We’re encouraged to say yes to new projects and commitments at work. Saying yes means we’re enthusiastic and ambitious, right? But it has a flipside we sometimes forget about: Saying yes means we’re saying no to something else.
Spelled out, it seems so obvious: when you agree to do something, you’re making a choice to spend your time in a particular way. But your time is a limited resource. It’s worth really thinking about those choices.
There are many reasons we say yes at work, when it would be better to say no. Maybe you’re under pressure. Perhaps you worry declining a request will damage your career or a business relationship. You may dread letting others down. Or you might just be in the habit of saying yes to most reasonable requests without reflecting too much.
If you’re taking on too much at work, you’re probably saying no to other important things. Larger priorities, your personal life and your health need your attention too. And with too much on the go, your productivity tends to be one of the first areas to suffer.
Ask Yourself the Question
Before you say yes, ask yourself the question “If I say yes to this, what am I saying no to?”
This isn’t always easy to answer. Someone trying to advance their career to support their family may feel compelled to say yes to extra projects and longer work hours—even though it means less time and energy for the family they love and are committed to supporting.
By developing the habit of asking the question, you can make more conscious choices and work out manageable compromises between competing priorities. If a project deadline means working late a few weeks, for example, once it’s over you can deliberately set aside time to rest and enjoy one-on-one time with your partner and children.
Learning to Say No
Be confident in your assessment of your time, resources and priorities. You know them best. When you realize you have to say no, try this respectful and effective method.
Developed by William Ury, world-renowned mediator and author of The Power of a Positive No: How to Say No and Still Get to Yes, it’s a framework that can be applied to almost any situation:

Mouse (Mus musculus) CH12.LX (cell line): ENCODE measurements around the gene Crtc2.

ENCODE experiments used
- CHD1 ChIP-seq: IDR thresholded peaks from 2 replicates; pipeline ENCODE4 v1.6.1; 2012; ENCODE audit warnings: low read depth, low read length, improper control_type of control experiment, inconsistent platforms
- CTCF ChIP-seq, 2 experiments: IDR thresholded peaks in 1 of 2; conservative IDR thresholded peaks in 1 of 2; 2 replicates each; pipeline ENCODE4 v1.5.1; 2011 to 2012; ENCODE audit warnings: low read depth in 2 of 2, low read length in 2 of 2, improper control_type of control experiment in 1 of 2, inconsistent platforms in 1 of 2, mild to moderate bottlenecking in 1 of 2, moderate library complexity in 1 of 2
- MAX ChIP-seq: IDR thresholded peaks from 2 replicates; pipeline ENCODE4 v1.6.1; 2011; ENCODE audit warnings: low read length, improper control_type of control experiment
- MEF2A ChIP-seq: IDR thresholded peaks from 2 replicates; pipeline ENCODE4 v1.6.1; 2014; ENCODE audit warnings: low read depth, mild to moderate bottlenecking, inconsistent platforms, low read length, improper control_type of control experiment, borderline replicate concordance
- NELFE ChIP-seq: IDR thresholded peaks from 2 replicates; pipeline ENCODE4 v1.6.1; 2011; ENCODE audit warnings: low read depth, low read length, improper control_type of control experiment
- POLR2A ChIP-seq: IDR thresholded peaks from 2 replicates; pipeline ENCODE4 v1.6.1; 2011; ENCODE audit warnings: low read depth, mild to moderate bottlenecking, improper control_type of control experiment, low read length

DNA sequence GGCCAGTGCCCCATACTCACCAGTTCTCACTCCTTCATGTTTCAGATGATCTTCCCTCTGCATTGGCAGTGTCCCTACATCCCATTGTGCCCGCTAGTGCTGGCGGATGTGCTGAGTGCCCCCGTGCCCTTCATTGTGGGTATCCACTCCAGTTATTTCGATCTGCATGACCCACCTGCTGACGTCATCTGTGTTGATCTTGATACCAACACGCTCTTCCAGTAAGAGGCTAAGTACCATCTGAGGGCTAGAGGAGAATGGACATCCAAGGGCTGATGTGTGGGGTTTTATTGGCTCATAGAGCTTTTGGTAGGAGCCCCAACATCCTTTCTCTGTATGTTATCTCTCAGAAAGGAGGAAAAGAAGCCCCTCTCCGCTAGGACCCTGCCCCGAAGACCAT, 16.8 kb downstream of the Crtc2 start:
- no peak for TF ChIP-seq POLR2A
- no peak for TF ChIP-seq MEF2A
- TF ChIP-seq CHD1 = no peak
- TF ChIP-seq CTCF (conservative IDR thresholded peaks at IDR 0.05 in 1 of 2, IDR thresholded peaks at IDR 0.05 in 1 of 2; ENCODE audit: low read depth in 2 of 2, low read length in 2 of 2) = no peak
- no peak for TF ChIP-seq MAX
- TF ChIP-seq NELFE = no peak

- First, acknowledge the value of what you are being asked to do, the interests of the person asking, and thank them for approaching you.
- If you cannot take on the task, decline in a way that clearly sets your boundaries, without going into a long explanation.
- Find a way to say yes to the relationship with the person and offer a possible solution.
Let’s use the following example: If you’re asked to review a document and want to say no, you might reply:
“Thank you for asking me to participate in the review. I know you’ve worked hard on pulling this document together and it’s going to have a wide audience.
Unfortunately, because of other commitments, and although it would be very interesting, I just don’t have the time to get involved right now.
However, I can think of a few resources that might be helpful to you. There’s some good support material on our corporate intranet. So-and-so is also working on a related topic and might be available. I’m meeting with her this afternoon and would be happy to mention it”.
You’ll find being more mindful about what you take on, pays off. You’ll minimize your risk of over-committing and under-delivering—or delivering, but burning out.
Work will become more satisfying and you’ll achieve better balance between your professional interests and personal life. And remember, anything that enhances how you use your time and energy at work, ultimately frees you up to say yes to other things that are important to you.
Can You? Will You?
Yes, you can learn to say no. Here’s how to practice making mindful choices at work.
- What time of day are you typically most productive? Block off an hour or so during that period and avoid email, phone calls and meetings and complete some specific tasks. It’s a great way to say yes to your commitments, yes to the way you work best, and yes to your career.
- Think of meeting invitations as an opportunity to be mindful. Whenever possible, be selective about which you accept. Is your attendance absolutely necessary?
- Being helpful to others is great for building positive relationships. But there’s nothing wrong with reflecting first, when others ask for assistance with small, time-consuming tasks not part of your job. Sometimes the other person is capable, just not motivated. If you do agree to help, set a time not disruptive to your own productivity.